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Sitdown Sunday: The long and fascinating career of the controversial Rupert Murdoch

Settle back in a comfy chair and sit back with some of the week’s best longreads.

Rupert Murdoch
Rupert Murdoch
Image: SIPA USA/PA Images

IT’S A DAY of rest, and you may be in the mood for a quiet corner and a comfy chair.

We’ve hand-picked the week’s best reads for you to savour.

1. Rupert Murdoch

This deep-dive into Rupert Murdoch’s career is a must-read if you’re interested in the work he – and his children – have done.

(New York Times magazine, approx 46 mins reading time)

 As the head of a sprawling global media empire, he commanded multiple television networks, a global news service, a major publishing house and a Hollywood movie studio. His newspapers and television networks had been instrumental in amplifying the nativist revolt that was reshaping governments not just in the United States but also across the planet.

2. The mass psychology of Brexit

What is going on with Brexit? This essay tries to get to the bottom of it…

(The LRB, approx 16 mins reading time)

During the centuries in which Britain maintained its global empire, this sense of being special did not rest on a simple identity. The British Empire looked alternately towards the European continent, where it sought to maintain the balance of power, and towards the seas, where it reigned supreme. This dual perspective began to weaken when a second type of empire – Ellen Meiksins Wood called it the empire of capital – replaced the earlier one, especially during the Thatcher years.

3. The strange case of Jussie Smollett

This podcast looks into what happened with Jussie Smollett, and the inquiry into the alleged attack on him.

(The Guardian, approx 26 mins listening time)

On 29 January, Chicago police announced they were investigating a suspected racist and homophobic attack on the TV star Jussie Smollett by two masked men who shouted pro-Trump slogans. There was an outpouring of anger and support for Smollett, with even the US president offering sympathy.

4. Why are dogs leaping into this Scottish gorge?

A bizarre story about a bridge in Scotland that dogs keep leaping off – often, to their death. What’s causing the strange behaviour?

(New York Times, approx 7 mins reading time)

“Something overcame Bonnie as soon as we approached the bridge,” Ms. Mackinnon said. “At first she froze, but then she became possessed by a strange energy and ran and jumped right off the parapet.”

5. I wrote a story that became a legend… but it wasn’t true

In 2003, Mark Gardiner wrote about a man who helped save people’s lives in the Mont Blanc tunnel disaster. But he discovered a few years later that things weren’t as they seemed.

(Columbia Journalism Review, approx 15 mins reading time)

In the days after the fire, regional newspapers credited Tinazzi with rescuing ten people. Reporters described him making four trips into the tunnel, ferrying people out on his motorcycle. On the fifth trip, he came across a French truck driver named Maurice Lebras, who was alive but unconscious, according to messages Tinazzi communicated via a tunnel intercom. Tinazzi dragged him into ‘Niche No. 20’ – another refuge – and closed the fire door, which guaranteed safety from a fire for four hours. The fire burned for 50 hours.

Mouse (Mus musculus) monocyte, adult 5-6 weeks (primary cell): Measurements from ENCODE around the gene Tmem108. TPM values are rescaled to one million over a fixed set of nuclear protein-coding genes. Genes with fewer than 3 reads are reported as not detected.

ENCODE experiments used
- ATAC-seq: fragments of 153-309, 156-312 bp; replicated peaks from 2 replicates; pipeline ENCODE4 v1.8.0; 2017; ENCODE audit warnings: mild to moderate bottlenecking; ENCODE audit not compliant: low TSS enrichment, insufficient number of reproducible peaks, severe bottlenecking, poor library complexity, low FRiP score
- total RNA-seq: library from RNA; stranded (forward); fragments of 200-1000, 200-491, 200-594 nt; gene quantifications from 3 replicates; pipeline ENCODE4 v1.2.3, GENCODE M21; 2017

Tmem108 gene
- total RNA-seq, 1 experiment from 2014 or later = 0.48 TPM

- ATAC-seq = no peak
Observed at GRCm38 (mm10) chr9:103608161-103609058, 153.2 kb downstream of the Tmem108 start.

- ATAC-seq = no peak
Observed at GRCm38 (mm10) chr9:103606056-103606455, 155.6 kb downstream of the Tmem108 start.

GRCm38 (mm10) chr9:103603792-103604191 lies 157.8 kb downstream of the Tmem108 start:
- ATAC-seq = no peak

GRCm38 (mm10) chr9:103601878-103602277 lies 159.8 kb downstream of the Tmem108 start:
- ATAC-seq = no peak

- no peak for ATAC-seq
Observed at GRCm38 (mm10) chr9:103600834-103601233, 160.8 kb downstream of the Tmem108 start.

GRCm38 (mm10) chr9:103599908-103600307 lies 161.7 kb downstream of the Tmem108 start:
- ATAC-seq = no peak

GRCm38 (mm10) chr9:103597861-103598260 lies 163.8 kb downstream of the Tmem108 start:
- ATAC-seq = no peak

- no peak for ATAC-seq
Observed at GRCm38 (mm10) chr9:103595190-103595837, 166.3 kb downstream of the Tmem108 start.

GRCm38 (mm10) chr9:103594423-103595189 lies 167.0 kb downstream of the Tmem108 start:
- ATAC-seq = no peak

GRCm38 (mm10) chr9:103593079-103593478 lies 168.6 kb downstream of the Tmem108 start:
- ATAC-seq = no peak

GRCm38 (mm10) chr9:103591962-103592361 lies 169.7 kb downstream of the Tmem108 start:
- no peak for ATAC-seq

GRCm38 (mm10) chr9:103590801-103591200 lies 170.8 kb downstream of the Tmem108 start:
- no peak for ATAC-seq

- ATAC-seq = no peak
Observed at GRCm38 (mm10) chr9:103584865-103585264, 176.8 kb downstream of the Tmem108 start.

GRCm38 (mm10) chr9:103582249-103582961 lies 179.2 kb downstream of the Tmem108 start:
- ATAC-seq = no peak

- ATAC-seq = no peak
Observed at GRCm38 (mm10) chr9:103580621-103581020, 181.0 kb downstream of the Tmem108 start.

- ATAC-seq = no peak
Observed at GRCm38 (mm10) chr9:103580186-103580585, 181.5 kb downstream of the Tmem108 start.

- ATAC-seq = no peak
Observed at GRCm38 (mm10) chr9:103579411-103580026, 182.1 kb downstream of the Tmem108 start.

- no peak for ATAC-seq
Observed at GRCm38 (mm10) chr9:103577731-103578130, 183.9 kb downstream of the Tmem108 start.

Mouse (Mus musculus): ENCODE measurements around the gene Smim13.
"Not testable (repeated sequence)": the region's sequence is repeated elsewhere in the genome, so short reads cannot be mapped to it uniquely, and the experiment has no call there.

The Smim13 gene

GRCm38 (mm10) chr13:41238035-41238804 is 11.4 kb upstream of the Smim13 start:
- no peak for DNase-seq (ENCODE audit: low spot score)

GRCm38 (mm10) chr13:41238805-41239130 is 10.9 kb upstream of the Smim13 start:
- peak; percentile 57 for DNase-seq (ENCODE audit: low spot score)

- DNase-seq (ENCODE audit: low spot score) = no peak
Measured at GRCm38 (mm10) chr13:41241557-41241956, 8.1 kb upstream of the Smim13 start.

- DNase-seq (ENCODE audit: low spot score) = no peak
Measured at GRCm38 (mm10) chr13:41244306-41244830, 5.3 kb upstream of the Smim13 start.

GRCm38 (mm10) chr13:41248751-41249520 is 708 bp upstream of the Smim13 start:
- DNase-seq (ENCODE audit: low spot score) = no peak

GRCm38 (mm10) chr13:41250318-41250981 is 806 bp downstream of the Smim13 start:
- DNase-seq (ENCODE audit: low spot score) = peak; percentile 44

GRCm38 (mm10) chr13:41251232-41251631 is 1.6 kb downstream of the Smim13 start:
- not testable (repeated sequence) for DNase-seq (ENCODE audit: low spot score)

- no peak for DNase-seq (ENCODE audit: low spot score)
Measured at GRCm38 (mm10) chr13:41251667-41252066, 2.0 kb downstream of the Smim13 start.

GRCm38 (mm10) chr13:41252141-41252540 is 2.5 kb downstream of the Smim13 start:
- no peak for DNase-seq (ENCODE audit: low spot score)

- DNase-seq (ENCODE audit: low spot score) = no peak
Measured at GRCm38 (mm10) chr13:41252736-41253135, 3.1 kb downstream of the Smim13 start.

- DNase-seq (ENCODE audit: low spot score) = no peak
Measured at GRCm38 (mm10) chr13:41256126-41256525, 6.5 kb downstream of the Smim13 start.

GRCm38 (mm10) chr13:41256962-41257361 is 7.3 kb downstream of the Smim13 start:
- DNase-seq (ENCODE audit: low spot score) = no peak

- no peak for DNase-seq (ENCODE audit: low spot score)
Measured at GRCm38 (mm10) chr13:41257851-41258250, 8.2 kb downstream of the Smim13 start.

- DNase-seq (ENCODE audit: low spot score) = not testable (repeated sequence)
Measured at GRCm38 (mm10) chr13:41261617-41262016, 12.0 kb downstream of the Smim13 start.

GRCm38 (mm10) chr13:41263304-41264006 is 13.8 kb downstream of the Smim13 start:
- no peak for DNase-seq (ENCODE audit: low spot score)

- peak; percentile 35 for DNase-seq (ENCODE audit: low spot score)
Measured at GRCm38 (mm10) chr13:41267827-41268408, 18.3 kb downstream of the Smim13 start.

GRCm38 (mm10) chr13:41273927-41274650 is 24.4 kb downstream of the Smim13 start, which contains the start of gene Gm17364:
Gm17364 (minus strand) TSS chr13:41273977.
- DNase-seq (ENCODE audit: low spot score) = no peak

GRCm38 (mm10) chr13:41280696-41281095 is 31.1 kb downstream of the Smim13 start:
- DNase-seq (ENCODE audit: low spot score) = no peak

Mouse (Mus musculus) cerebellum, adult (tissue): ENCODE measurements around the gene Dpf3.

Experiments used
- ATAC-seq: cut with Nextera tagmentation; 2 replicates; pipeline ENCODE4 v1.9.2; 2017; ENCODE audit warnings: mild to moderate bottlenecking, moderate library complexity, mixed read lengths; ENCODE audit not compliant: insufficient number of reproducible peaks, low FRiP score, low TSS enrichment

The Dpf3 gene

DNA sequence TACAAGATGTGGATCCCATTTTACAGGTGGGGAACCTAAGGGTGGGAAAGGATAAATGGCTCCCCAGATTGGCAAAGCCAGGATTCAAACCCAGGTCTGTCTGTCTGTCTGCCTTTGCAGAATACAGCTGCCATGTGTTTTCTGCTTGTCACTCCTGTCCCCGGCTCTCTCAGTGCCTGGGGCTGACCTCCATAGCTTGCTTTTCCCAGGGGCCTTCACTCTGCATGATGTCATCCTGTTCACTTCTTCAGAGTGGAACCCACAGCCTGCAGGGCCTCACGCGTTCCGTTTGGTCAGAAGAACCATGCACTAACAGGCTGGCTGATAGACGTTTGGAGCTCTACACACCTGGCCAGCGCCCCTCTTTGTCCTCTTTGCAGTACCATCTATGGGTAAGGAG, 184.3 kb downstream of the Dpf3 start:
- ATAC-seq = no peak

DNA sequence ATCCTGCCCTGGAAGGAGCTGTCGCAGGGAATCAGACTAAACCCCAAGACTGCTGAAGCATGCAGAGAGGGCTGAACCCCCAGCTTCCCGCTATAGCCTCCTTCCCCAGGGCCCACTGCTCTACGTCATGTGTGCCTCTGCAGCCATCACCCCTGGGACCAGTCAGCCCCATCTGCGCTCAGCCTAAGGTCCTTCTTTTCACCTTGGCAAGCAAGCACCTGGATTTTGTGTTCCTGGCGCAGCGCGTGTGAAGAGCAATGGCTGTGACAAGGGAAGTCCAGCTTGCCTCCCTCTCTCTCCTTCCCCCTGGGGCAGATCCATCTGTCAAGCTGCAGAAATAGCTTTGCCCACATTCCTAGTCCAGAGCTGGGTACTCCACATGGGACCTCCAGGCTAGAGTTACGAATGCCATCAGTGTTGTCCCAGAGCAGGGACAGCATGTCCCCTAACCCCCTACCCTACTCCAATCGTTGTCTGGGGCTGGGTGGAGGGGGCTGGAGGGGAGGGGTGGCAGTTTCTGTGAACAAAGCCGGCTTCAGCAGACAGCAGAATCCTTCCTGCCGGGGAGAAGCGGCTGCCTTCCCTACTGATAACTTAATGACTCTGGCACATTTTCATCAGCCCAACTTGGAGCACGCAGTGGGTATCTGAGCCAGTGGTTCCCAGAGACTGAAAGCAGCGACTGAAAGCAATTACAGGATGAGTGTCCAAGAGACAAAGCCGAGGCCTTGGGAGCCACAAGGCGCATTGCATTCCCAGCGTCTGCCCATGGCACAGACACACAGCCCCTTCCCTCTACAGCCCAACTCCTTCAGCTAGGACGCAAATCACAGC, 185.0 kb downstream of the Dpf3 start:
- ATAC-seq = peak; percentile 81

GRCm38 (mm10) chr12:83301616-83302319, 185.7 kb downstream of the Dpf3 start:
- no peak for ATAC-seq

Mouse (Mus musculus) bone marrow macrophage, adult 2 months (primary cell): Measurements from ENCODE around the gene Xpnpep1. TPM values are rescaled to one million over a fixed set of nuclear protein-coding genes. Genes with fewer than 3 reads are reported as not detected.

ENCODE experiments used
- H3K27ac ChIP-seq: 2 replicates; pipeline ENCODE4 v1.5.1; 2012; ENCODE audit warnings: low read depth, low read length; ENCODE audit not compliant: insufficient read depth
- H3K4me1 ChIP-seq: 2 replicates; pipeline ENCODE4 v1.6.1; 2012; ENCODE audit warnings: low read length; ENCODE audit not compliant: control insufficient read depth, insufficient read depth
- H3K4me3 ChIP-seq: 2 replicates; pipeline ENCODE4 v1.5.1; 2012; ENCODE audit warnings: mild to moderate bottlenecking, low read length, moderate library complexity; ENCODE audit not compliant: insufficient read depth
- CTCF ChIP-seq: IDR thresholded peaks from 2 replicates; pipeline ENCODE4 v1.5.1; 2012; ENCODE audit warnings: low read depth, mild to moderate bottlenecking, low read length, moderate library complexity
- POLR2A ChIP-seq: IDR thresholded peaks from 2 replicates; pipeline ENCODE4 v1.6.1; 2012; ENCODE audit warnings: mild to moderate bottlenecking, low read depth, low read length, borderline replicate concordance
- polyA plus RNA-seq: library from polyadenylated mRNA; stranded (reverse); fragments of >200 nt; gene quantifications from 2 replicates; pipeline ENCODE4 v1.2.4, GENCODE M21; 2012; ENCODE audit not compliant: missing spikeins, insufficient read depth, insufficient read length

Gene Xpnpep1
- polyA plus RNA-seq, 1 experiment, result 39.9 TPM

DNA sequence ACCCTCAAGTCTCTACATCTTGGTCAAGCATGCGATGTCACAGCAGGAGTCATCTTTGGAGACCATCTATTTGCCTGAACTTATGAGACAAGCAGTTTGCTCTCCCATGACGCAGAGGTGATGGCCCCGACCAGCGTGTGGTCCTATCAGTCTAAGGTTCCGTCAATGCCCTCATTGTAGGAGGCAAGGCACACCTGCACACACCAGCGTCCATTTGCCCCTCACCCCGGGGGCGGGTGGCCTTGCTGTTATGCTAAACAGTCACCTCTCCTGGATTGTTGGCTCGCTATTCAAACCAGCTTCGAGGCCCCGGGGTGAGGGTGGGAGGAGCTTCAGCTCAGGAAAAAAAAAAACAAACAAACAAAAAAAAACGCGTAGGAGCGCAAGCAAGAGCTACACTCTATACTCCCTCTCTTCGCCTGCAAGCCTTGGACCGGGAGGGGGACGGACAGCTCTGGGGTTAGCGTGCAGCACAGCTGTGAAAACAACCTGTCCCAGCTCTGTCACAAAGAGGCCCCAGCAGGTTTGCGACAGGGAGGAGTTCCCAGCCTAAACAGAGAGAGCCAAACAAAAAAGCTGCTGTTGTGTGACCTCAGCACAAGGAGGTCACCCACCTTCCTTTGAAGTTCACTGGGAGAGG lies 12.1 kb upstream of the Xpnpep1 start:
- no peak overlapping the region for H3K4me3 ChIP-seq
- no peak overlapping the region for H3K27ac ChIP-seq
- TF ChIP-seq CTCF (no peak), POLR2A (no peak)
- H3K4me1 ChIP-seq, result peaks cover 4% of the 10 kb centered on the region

6. The women behind the women

As more women enter the workforce, that means that often they need to rely on domestic workers to keep things going at home. But are they stifling those women’s careers by making them look after their home and children?

(The Atlantic, approx 10 mins reading time)

I moved pretty thoughtlessly into having a woman come into my home and work full-time. But very quickly, I started to experience things that surprised me. The emotional components of trust, love, and jealousy, the attempt to turn a household into a job site, and the way that intersects with power imbalances of money and race … I hadn’t anticipated it. The more I adjusted to being a mother, the more uncomfortable I was, because I was looking at my nanny and thinking, She’s a mother, too. Who’s taking care of her baby?

…AND A CLASSIC FROM THE ARCHIVES…

Steven Pollock is known as the magic mushroom pioneer. He was murdered in 1981. In 2011, a cassette tape was sent to a reporter which contained a recording of two police officers discussing their involvement in his death.

(Harper’s, approx 60 mins reading time)

I had offered to pay for the tape but Davis refused, insisting he just wanted it to be heard by as many people as possible, then backtracking and suggesting he wouldn’t mind terribly if I sent him twenty dollars for beer. I was worried about the tape’s integrity and had been reading anxiously about the myriad problems that befall aging magnetic media — binder embrittlement, remanence reduction, even fungal contamination — and the transaction was further charged by a stern warning from another source: “This information should be treated with due caution. Some of these cops, if still living, could be very dangerous.

More: The best reads from every previous Sitdown Sunday>

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